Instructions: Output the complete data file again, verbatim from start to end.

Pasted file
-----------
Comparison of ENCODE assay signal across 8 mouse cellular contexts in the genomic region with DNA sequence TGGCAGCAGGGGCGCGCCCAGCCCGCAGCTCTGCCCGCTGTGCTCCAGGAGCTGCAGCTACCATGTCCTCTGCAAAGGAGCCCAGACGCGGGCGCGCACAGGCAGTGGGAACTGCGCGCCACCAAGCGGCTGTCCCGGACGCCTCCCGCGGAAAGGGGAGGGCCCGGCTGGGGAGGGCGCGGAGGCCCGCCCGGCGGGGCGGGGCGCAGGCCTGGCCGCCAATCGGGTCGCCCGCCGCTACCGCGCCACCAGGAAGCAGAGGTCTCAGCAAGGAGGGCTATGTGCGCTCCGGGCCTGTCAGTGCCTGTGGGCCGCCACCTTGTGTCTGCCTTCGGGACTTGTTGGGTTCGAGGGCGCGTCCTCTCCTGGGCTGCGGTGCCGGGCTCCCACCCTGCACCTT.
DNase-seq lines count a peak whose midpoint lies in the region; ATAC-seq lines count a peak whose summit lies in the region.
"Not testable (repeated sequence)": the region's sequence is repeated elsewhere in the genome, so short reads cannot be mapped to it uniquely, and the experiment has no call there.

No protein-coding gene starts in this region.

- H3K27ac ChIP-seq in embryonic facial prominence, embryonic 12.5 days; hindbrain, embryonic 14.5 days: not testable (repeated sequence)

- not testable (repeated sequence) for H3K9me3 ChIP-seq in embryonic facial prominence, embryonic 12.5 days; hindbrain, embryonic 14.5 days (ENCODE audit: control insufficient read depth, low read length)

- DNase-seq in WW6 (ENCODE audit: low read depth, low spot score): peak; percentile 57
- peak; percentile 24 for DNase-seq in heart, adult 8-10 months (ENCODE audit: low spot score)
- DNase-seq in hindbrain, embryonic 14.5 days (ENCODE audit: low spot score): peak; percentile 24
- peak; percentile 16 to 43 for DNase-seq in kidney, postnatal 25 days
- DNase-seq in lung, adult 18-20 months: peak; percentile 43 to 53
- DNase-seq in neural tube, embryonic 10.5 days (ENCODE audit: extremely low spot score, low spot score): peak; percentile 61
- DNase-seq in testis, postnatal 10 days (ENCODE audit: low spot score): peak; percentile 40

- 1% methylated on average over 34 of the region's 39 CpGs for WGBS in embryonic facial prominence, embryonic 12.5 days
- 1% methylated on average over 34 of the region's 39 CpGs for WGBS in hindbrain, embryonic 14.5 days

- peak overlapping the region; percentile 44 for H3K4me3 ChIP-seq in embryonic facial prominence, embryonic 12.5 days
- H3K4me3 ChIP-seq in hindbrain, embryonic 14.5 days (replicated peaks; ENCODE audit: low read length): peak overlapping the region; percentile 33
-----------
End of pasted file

Comparison of ENCODE assay signal across 8 mouse cellular contexts in the genomic region with DNA sequence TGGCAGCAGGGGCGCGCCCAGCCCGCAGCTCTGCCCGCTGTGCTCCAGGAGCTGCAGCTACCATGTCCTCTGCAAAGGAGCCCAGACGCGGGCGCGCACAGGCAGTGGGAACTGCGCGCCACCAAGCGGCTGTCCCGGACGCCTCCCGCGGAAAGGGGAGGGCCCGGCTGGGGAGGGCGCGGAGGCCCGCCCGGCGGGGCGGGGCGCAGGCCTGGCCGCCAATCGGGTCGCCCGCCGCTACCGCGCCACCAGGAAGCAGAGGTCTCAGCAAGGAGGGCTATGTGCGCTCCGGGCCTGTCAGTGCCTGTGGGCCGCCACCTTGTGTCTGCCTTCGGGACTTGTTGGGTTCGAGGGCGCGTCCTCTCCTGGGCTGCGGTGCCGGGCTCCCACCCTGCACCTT.
DNase-seq lines count a peak whose midpoint lies in the region; ATAC-seq lines count a peak whose summit lies in the region.
"Not testable (repeated sequence)": the region's sequence is repeated elsewhere in the genome, so short reads cannot be mapped to it uniquely, and the experiment has no call there.

No protein-coding gene starts in this region.

- H3K27ac ChIP-seq in embryonic facial prominence, embryonic 12.5 days; hindbrain, embryonic 14.5 days: not testable (repeated sequence)

- not testable (repeated sequence) for H3K9me3 ChIP-seq in embryonic facial prominence, embryonic 12.5 days; hindbrain, embryonic 14.5 days (ENCODE audit: control insufficient read depth, low read length)

- DNase-seq in WW6 (ENCODE audit: low read depth, low spot score): peak; percentile 57
- peak; percentile 24 for DNase-seq in heart, adult 8-10 months (ENCODE audit: low spot score)
- DNase-seq in hindbrain, embryonic 14.5 days (ENCODE audit: low spot score): peak; percentile 24
- peak; percentile 16 to 43 for DNase-seq in kidney, postnatal 25 days
- DNase-seq in lung, adult 18-20 months: peak; percentile 43 to 53
- DNase-seq in neural tube, embryonic 10.5 days (ENCODE audit: extremely low spot score, low spot score): peak; percentile 61
- DNase-seq in testis, postnatal 10 days (ENCODE audit: low spot score): peak; percentile 40

- 1% methylated on average over 34 of the region's 39 CpGs for WGBS in embryonic facial prominence, embryonic 12.5 days
- 1% methylated on average over 34 of the region's 39 CpGs for WGBS in hindbrain, embryonic 14.5 days

- peak overlapping the region; percentile 44 for H3K4me3 ChIP-seq in embryonic facial prominence, embryonic 12.5 days
- H3K4me3 ChIP-seq in hindbrain, embryonic 14.5 days (replicated peaks; ENCODE audit: low read length): peak overlapping the region; percentile 33